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Electric Power & Utilities/Motor makes noise and overheats after being dropped


QUESTION: Hi Charles. I have a single phase 110/220 1.5 HP Siemens motor. It was accidentally dropped and the run capacitor as well as the frame were damaged, also the rotor rubbed a little with the stator. Neither the start capacitor nor the centrifugal switch show apparent damage. After changing the run capacitor and adjusting the end bells to correct for the rubbing, I turned it on to find it makes a loud noise (not from rotor rubbing) and heats a lot after running for less than a minute. Can you help me to find out the cause? Thank you very much.

ANSWER: I sounds like the start winding is not coming out of circuit. It also could be a shorted winding. Check the centrifugal switch to make sure it has not moved on the shaft, thus not allowing the switch to open.

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wiring diagram
wiring diagram  
QUESTION: I checked the centrifugal switch and is working fine. Regarding the windings, can you tell me how to check them?  I'm attaching the wiring diagram. I have a very basic analog multimeter, I hope that is enough.

About the only thing you could do with the meter, is to check continuity, and the resistance of the windings. But for that to be accurate, you would need to know the original resistance as it came from the factory. The continuity test will not detect a shorted winding, only a open circuit.

I'm thinking what you are referring as a run capacitor, is actually a start capacitor. There is a way to test the start winding, by by-passing the internal stationary switch and centrifugal switch. You will need insulated pliers to do this. Remove one lead from the capacitor. Now touch the lead back to the terminal and start motor, and then quickly remove lead from the capacitor. This does the same as the internal switching system, as soon as the motor starts, it takes the start winding out of circuit. Now, one of two things will happen. The motor will run normally, or do the same as before, which will indicate a shorted run winding.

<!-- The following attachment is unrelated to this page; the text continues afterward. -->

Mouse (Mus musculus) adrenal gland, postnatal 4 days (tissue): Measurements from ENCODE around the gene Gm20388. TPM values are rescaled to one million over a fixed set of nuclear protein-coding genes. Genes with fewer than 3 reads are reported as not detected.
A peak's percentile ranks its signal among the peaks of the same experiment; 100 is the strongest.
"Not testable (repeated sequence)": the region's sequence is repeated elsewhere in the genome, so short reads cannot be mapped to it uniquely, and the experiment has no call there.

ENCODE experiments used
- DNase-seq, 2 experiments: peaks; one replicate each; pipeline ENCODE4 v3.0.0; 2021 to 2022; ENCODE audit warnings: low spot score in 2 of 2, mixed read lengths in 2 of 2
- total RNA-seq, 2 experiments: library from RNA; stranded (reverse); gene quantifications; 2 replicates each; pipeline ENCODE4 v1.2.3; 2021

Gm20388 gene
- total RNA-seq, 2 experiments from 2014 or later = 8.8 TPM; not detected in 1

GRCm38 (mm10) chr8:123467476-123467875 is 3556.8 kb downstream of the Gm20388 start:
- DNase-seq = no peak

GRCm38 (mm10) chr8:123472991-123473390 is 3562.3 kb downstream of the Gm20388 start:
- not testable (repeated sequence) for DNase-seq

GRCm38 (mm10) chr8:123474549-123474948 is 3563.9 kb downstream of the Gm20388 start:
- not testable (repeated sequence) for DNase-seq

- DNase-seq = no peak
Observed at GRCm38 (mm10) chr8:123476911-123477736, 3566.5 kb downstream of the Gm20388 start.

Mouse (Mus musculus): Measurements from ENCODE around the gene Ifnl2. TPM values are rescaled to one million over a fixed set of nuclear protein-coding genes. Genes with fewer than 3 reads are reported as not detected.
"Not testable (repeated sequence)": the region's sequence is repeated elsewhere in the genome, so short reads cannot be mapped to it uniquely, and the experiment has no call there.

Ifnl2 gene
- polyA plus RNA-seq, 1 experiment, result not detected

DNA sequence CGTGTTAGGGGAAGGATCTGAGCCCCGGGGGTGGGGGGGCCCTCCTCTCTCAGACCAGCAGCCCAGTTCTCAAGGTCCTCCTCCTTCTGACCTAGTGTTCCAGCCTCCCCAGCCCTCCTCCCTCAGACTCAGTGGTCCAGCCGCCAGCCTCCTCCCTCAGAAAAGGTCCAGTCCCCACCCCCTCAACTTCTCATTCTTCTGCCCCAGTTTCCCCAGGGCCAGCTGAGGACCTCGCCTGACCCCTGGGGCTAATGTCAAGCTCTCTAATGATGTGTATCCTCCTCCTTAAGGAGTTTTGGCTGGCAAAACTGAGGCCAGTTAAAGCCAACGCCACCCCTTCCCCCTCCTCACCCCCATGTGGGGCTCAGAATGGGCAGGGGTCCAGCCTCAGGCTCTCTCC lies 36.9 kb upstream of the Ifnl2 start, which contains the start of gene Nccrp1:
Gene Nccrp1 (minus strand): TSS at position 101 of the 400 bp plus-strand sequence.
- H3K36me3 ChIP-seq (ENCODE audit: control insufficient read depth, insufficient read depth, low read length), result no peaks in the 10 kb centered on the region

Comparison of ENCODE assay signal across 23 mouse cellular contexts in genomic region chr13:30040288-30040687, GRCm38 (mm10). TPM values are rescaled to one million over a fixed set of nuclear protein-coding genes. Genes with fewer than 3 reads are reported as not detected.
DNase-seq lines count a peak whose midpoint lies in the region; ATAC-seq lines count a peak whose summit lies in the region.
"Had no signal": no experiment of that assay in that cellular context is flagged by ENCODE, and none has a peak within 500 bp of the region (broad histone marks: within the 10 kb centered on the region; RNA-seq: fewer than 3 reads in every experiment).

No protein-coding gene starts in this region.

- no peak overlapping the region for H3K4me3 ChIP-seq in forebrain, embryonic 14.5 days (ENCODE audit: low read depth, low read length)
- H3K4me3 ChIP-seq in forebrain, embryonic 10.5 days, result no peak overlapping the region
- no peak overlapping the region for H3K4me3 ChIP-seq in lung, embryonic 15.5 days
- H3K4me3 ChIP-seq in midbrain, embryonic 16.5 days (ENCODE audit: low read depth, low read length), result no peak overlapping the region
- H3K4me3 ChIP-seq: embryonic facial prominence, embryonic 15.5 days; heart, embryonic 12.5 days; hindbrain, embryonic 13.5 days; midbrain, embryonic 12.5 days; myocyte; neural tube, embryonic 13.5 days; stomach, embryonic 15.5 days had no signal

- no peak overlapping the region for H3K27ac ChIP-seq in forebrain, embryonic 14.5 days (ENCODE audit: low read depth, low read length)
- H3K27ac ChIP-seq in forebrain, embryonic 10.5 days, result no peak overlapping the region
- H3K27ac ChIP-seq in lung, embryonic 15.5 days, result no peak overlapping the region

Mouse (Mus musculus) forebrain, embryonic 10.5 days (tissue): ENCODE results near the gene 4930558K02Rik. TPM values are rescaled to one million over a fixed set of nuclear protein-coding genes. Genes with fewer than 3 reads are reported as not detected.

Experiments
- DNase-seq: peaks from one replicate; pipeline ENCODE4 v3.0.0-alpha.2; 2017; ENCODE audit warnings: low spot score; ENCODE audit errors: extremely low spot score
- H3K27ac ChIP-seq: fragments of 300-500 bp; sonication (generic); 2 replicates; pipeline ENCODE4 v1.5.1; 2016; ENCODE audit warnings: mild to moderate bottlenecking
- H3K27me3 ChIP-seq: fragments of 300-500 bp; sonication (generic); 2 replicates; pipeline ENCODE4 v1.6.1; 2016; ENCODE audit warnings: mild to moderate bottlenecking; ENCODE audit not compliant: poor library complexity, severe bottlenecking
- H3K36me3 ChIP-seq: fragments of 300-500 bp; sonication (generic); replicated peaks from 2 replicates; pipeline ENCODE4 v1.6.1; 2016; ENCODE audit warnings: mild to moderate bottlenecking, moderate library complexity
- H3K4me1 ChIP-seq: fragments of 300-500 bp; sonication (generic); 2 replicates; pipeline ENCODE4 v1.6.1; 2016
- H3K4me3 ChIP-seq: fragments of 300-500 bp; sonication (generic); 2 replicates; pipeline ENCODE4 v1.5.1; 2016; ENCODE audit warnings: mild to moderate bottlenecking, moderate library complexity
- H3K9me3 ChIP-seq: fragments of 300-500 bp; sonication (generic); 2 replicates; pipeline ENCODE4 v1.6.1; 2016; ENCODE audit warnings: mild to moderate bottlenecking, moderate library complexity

Let me know if the motor runs normally, and then we will work on the start winding. If it still runs bad, nothing more can be done, as the run winding is shorted.  

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Charles C. Jones


Let Me help you with your problems with single phase and three phase electric motors. I can tell you how to troubleshoot your motor problems. From simple testing of capacitors, how to test your windings, replacing bearings, and general maintenance. Before we go any further, remember these words of advice: Disconnect the power before you do anything! Please limit your questions to electric motors and there immediate components. I review each question, and if I can answer or help, then I will. If you receive a rejection, it means it is out of my expertise, and just do not have the answer. I'll be waiting for your question.


I have 40 years experience in the repair of electric motors and related equipment. I am a master machinist in the field of motor repair. I was employed with my company for 35 years, but retired in May of 2013. The downside to that is I lost access to a lot of technical data. I will still try to give you the most accurate advice that I can.

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